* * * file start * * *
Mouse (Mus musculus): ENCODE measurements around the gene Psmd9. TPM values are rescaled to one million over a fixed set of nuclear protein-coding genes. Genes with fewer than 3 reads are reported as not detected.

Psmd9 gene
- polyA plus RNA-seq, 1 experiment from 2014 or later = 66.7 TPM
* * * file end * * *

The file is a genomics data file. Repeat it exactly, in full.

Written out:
Mouse (Mus musculus): ENCODE measurements around the gene Psmd9. TPM values are rescaled to one million over a fixed set of nuclear protein-coding genes. Genes with fewer than 3 reads are reported as not detected.

Psmd9 gene
- polyA plus RNA-seq, 1 experiment from 2014 or later = 66.7 TPM